Even if you’re not a “Star Trek” fan, you’ve probably heard jokes about how often red-shirted officers are introduced to the show, only for them to quickly die during away missions. For a period of time, the term “red shirt” became a dirty word in the “Star Trek” world; it’s gone on to take on a larger cultural significance, indicating that a person is a disposable background element easy to get rid of. And yet many of the show’s red-toting characters are the franchise’s longest-lasting individuals. The class encompasses the engineering, security, and communication staff positions on the Enterprise. Lt. Nyota Uhura (Nichelle Nichols) and Montgomery “Scotty” Scott (James Doohan) are among the most prominent crew members who wear scarlet hues. To wear red on the bridge is definitely a high honor.
Are ‘red shirts’ more doomed than their counterparts? Mathematician James Grime weighed in on the subject during a talk at New York’s Museum of Mathematics in 2017. A simple statistical calculation revealed that 10% of the show’s red-shirted denizens die during the original show’s run — compared to 18 percent of golden-shirted characters. “There is some truth in the old ‘Star Trek’ myth if you look at security officers … 20 percent of security officers died. So I think the moral of the story is, if you’re on the starship Enterprise and you want to survive, be a scientist,” he said.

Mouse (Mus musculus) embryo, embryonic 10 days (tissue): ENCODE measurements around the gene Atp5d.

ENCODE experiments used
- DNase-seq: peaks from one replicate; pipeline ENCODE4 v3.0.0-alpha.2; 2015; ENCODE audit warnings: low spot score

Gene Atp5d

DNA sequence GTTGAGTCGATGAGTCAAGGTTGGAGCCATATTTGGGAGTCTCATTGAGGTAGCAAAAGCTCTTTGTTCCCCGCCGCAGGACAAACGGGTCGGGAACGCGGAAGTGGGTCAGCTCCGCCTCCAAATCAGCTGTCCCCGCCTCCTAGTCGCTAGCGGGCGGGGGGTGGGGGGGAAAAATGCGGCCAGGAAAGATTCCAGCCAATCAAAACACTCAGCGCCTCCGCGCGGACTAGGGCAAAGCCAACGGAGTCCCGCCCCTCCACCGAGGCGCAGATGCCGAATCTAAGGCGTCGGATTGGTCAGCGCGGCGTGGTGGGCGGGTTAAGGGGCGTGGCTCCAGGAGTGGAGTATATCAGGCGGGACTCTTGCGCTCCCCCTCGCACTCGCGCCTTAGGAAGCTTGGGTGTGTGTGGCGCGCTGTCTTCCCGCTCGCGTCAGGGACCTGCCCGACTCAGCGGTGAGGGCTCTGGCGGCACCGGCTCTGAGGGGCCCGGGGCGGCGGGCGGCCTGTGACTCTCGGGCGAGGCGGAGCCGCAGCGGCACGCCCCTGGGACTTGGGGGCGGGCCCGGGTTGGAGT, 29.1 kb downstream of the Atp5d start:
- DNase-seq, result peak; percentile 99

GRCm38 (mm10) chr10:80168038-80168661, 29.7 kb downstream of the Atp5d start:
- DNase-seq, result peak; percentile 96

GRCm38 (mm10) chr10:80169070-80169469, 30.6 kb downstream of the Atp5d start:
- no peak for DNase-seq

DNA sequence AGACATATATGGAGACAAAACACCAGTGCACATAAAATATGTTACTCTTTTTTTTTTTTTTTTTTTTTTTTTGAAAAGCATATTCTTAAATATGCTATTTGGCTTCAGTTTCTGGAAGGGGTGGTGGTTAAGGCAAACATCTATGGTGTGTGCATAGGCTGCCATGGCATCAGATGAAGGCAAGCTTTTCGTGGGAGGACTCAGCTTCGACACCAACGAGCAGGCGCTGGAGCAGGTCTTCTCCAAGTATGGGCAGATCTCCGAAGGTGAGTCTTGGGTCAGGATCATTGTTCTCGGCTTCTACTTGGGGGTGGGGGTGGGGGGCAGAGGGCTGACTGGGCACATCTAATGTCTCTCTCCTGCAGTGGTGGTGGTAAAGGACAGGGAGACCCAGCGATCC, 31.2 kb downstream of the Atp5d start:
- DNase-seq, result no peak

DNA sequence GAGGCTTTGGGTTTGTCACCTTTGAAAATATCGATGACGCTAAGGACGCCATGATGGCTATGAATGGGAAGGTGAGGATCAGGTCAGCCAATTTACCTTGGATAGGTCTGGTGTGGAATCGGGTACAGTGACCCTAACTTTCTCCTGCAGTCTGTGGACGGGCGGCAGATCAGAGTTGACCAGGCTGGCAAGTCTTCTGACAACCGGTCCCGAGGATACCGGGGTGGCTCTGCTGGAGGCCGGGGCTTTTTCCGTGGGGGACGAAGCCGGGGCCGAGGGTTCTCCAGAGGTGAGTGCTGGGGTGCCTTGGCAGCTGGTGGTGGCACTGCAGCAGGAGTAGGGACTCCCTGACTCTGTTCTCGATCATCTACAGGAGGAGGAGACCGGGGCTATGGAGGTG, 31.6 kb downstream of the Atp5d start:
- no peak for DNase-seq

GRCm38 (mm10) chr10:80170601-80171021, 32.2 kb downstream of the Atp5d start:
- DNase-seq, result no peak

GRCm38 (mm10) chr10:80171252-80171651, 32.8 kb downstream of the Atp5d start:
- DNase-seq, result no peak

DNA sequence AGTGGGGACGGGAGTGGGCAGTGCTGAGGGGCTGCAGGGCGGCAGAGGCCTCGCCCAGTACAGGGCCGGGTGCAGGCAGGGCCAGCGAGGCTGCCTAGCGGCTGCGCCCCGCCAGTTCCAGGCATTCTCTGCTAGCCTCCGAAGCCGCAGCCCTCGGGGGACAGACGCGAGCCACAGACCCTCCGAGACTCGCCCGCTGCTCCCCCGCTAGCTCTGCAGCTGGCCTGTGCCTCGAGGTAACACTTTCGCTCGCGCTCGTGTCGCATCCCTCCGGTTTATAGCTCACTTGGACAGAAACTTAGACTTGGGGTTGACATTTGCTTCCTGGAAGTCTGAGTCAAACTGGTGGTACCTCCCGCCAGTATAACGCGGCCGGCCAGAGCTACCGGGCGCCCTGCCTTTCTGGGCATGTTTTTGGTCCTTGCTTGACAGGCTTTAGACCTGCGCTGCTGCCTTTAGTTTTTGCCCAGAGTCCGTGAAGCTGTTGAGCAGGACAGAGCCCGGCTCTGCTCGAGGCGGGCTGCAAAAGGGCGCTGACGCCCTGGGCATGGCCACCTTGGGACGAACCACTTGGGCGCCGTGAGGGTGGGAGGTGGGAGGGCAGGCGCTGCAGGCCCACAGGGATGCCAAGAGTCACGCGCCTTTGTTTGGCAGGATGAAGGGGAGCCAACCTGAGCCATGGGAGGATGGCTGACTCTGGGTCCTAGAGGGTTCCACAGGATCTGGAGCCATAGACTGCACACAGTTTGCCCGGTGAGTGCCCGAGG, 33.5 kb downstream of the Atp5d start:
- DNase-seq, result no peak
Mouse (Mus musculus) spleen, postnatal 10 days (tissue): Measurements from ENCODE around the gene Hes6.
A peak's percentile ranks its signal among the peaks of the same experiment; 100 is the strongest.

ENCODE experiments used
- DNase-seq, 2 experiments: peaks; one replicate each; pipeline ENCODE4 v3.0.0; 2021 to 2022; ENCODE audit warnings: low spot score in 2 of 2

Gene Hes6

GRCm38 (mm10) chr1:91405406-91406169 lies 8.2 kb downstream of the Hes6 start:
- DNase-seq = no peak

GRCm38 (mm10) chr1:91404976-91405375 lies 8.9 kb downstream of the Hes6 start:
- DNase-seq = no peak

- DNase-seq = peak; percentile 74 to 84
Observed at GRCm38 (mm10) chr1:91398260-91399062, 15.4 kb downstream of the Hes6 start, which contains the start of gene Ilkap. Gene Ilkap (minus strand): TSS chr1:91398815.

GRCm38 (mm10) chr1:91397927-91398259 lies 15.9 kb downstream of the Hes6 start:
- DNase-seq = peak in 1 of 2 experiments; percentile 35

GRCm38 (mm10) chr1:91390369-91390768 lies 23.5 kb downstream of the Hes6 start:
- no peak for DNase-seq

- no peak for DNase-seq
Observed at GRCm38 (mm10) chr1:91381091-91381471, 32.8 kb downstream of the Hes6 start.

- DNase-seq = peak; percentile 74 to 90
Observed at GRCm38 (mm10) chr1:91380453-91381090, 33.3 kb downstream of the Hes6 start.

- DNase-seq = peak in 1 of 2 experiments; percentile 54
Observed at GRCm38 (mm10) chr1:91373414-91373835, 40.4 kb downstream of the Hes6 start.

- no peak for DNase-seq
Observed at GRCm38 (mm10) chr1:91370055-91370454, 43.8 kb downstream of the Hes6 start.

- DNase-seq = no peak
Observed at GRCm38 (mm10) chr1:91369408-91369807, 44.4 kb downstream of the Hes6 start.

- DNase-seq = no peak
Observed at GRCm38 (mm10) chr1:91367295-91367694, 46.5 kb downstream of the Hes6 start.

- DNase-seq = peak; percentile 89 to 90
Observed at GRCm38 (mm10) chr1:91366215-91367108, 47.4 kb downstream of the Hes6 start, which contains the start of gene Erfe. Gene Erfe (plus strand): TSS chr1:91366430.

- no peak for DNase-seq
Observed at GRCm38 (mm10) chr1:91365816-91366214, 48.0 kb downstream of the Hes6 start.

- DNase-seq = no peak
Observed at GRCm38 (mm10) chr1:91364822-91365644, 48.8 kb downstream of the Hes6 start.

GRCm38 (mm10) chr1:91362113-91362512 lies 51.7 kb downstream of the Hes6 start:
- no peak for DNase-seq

Ironically, crimson red was eventually used to denote a position of authority on the ship; the uniforms that debuted in “Star Trek II: The Wrath of Khan” place the crew in scarlet togs, with no color divisions to mark them.